To all my readers raising tiny children and learning to advocate, I’m going to say something to you that may sound a little crazy. I think it’s time you go to an advocacy conference in Washington D.C. Many advocacy organizations with a national presence that have been around for a good number of years have conferences in D.C. where you can learn from experts about your issue, hear inspirational speakers, and lobby your members of Congress. If you can rustle up the child care, I think you should find one you like and go to it!
“What? Take three days away from my baby? You’ve got to be kidding me! I don’t have that kind of time for myself!” That was exactly my reaction when someone suggested that I learn more about hunger and advocacy by going to the Bread for the World Gathering. I was a new activist, full of excitement about my very first letter to the editor recently published in the local paper. The Bread organizer at my church recognized potential in me to be a powerful activist and thought the best way for me to get involved would be to jump right in and go to a conference and lobby day event. It was so flattering to me that she thought so, but…what about the baby?
It turns out I did go. The baby was just fine for a whole weekend with my husband and it was a life-changing experience for me. I heard inspirational, international speakers who convinced me that I — as an American citizen — had a powerful voice to influence the course of poverty throughout my country and the world. I started relationships with like-minded people who would become critical in helping me not feel alone in my desire to make the world a better place. I learned advocacy skills that I took home and would eventually teach to others in my community. It was a thrilling leap into the pool of activism when I’d been just sitting on the edge dangling my toes. Not only did I go to the Bread gathering that year, but I met RESULTS activists there who encouraged me to go to their conference the following year. Much later, my participation at those conferences led to invitations to the Shot@Life Summit and the ONE #AYASummit. Each conference has brought me new connections, new skills, and new confidence in myself.
You might be thinking, “Great for her, but not for me. I’m too busy to add a work conference in the middle of my life.” Fair point. That’s what I thought, too. Yet I want to share six things a conference can allow you to do that are much harder at home in your regular routine…
- Take a break.
Step away from the children, Ma’am. Your absence will be felt, but joyful side benefits to taking a few days away may include increased child-bonding with daddy, grandparents, or friends who watch them in your absence.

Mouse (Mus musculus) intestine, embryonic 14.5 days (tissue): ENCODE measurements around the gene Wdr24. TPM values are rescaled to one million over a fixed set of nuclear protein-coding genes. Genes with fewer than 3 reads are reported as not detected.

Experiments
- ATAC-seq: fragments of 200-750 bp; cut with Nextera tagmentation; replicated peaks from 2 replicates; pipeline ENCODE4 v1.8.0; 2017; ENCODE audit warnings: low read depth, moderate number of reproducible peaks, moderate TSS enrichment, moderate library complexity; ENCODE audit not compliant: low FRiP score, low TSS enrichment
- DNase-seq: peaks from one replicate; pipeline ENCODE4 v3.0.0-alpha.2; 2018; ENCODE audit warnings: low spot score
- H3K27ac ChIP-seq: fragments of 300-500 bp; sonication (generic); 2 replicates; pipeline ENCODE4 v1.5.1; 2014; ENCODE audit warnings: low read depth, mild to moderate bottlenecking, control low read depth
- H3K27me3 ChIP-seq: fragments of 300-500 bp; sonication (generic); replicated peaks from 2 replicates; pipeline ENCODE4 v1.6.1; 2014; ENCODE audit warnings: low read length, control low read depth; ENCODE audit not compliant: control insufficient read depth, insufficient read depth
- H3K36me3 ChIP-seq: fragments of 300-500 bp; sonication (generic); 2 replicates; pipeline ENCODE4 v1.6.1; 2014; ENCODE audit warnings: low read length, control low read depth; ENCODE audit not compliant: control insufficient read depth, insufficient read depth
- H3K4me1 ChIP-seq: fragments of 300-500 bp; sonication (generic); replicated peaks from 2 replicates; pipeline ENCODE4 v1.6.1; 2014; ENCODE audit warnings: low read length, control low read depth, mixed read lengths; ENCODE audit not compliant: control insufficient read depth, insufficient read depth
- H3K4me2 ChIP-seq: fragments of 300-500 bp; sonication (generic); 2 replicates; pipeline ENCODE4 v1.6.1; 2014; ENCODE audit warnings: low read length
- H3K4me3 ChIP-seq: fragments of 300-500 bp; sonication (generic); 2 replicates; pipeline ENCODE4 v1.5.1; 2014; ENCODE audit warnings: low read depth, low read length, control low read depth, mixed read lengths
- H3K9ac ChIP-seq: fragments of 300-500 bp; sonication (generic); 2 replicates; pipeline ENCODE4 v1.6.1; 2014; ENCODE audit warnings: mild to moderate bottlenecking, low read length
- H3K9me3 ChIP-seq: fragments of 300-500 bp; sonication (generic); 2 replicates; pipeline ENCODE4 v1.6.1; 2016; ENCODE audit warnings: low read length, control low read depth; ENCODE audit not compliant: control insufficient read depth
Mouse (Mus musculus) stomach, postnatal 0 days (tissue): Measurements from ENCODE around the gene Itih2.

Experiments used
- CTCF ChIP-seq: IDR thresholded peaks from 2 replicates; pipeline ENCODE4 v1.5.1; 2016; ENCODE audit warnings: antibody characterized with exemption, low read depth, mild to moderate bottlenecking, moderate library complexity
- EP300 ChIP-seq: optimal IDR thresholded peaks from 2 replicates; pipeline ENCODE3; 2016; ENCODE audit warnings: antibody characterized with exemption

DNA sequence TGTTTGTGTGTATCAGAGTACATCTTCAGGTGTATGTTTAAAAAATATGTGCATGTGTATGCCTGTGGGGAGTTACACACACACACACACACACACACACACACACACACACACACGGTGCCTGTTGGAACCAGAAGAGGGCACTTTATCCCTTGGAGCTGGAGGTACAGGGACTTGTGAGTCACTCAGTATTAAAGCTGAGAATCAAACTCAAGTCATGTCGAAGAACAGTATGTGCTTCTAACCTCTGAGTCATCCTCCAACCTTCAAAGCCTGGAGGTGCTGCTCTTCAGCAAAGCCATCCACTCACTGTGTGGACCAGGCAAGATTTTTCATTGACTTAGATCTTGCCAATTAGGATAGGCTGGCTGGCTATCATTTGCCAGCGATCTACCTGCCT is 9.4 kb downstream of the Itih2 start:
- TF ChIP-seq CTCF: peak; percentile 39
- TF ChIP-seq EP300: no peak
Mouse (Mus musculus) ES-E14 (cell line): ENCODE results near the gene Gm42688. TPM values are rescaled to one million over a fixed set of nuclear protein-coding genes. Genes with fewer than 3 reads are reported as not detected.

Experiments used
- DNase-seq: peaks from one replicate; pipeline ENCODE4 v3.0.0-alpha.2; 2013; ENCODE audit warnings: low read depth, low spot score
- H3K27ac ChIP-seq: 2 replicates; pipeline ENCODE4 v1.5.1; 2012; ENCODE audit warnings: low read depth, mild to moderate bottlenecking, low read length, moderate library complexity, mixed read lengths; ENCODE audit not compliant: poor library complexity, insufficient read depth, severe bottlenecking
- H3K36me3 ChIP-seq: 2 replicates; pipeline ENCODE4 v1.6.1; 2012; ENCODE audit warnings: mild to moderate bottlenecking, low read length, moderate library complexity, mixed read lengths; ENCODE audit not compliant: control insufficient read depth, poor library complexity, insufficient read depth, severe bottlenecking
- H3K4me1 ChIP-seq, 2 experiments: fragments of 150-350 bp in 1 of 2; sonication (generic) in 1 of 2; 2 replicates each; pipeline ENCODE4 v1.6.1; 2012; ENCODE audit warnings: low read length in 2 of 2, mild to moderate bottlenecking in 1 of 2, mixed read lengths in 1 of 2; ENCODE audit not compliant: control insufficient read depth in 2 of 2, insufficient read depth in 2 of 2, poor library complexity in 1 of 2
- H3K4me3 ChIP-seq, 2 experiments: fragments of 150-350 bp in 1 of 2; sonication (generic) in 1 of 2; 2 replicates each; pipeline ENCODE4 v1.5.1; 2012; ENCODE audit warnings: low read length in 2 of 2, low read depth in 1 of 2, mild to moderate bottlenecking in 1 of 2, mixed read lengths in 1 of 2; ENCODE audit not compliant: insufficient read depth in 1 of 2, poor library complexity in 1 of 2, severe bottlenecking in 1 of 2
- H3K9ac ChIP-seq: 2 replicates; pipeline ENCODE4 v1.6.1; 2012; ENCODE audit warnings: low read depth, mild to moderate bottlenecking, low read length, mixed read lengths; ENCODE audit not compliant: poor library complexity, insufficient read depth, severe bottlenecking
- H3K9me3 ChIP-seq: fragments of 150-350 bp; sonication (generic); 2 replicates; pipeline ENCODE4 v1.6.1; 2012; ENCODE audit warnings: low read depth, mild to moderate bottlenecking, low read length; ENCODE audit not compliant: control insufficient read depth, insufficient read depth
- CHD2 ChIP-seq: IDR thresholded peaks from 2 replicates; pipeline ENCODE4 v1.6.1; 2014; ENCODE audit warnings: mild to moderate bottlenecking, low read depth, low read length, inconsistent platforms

- Get a full night of sleep.
One of my favorite things about a conference is getting real, deep sleep. A fellow activist once asked me what my plans for the evening were. I gave him a huge smile when I said “I’m going back to my room!” He joked that I was so happy about it that he wondered if there was a romantic plan up there for me. No, sirree! That’s just how much I like sleep with nobody needing a diaper change!
- Get out of your everyday routine.
When you are away from the mundane, it’s somehow easier to see yourself as the exceptional, powerful individual you are. Shake it up and make some memories to think about when your back to making lunches.
- Be appreciated by someone over two feet tall.
Toddlers are cute, but sometimes they aren’t the best at conveying that you are smart, capable, and valued. Sometimes they do it when they wrap those pudgy fingers around you and say, “I wuv ooo,” but it can feel like they take it all back when they dump applesauce on your lap immediately afterward.
- Dive deep into the facts.
I don’t know about you, but I have immense trouble holding facts in my head when I’m trying to multitask with yelling infants. Not having to double and triple check the contents of your diaper bag really opens up a lot of space in your brain that you can fill with all sorts of information about your issue!
- Make some new friends.
Not since college had I had such rich opportunities to come together to meet new and interesting people with a common goal. Some of my closest friends now are people I look forward to seeing at conferences each year.
Nothing convinces a member of Congress that you are serious more than the statement that you are a volunteer traveling on your own time to talk to them.
Can’t afford a plane ticket to Washington D.C.? Scholarship or financial assistance is often available for first-time or low-income attendees. If I didn’t have one for my first conference, I wouldn’t have gone. Some organizations are willing to bet that if they invest in you by assisting you to attend once, you’ll have a great experience and want to come back again. If you are a low-income parent and want to talk to your members of Congress about poverty, then you are a valuable voice that needs to be added to the chorus.
If you’re still not sure it’s the right thing to leave your child for three days to go to a conference, just remind yourself why you are doing it. Is it to create a better world for your child? Is it to improve the lives of parents and children who are facing much more difficult situations than the travel dilemma you are facing now? Will this be a step in making you a more empowered, more satisfied mommy? These are very good reasons.
It’s true that if you go, there will be times you miss your children. There will likely be tears when you leave and when you get home. But I encourage you to take the leap for yourself and all the people in the world you want to help. You won’t be sorry!